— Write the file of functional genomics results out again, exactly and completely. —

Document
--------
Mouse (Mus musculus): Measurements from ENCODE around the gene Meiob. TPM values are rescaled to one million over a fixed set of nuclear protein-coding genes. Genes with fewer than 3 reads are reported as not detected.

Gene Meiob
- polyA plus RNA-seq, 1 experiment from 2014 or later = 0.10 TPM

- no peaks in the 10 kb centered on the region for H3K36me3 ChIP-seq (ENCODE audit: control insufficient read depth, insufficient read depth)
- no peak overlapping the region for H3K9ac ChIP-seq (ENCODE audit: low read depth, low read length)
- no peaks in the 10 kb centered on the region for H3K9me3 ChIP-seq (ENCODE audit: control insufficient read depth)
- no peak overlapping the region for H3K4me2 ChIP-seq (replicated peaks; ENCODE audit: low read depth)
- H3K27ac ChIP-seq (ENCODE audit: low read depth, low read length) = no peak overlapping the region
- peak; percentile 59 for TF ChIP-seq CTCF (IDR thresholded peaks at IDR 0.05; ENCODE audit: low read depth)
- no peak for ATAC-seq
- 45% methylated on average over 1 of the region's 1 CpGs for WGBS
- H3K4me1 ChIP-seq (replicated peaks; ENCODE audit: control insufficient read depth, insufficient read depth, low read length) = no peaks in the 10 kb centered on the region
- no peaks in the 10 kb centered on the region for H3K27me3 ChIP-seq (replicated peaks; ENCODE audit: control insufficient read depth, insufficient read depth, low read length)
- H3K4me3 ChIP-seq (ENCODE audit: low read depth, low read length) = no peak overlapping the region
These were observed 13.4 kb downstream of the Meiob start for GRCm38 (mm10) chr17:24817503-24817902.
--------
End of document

Mouse (Mus musculus): Measurements from ENCODE around the gene Meiob. TPM values are rescaled to one million over a fixed set of nuclear protein-coding genes. Genes with fewer than 3 reads are reported as not detected.

Gene Meiob
- polyA plus RNA-seq, 1 experiment from 2014 or later = 0.10 TPM

- no peaks in the 10 kb centered on the region for H3K36me3 ChIP-seq (ENCODE audit: control insufficient read depth, insufficient read depth)
- no peak overlapping the region for H3K9ac ChIP-seq (ENCODE audit: low read depth, low read length)
- no peaks in the 10 kb centered on the region for H3K9me3 ChIP-seq (ENCODE audit: control insufficient read depth)
- no peak overlapping the region for H3K4me2 ChIP-seq (replicated peaks; ENCODE audit: low read depth)
- H3K27ac ChIP-seq (ENCODE audit: low read depth, low read length) = no peak overlapping the region
- peak; percentile 59 for TF ChIP-seq CTCF (IDR thresholded peaks at IDR 0.05; ENCODE audit: low read depth)
- no peak for ATAC-seq
- 45% methylated on average over 1 of the region's 1 CpGs for WGBS
- H3K4me1 ChIP-seq (replicated peaks; ENCODE audit: control insufficient read depth, insufficient read depth, low read length) = no peaks in the 10 kb centered on the region
- no peaks in the 10 kb centered on the region for H3K27me3 ChIP-seq (replicated peaks; ENCODE audit: control insufficient read depth, insufficient read depth, low read length)
- H3K4me3 ChIP-seq (ENCODE audit: low read depth, low read length) = no peak overlapping the region
These were observed 13.4 kb downstream of the Meiob start for GRCm38 (mm10) chr17:24817503-24817902.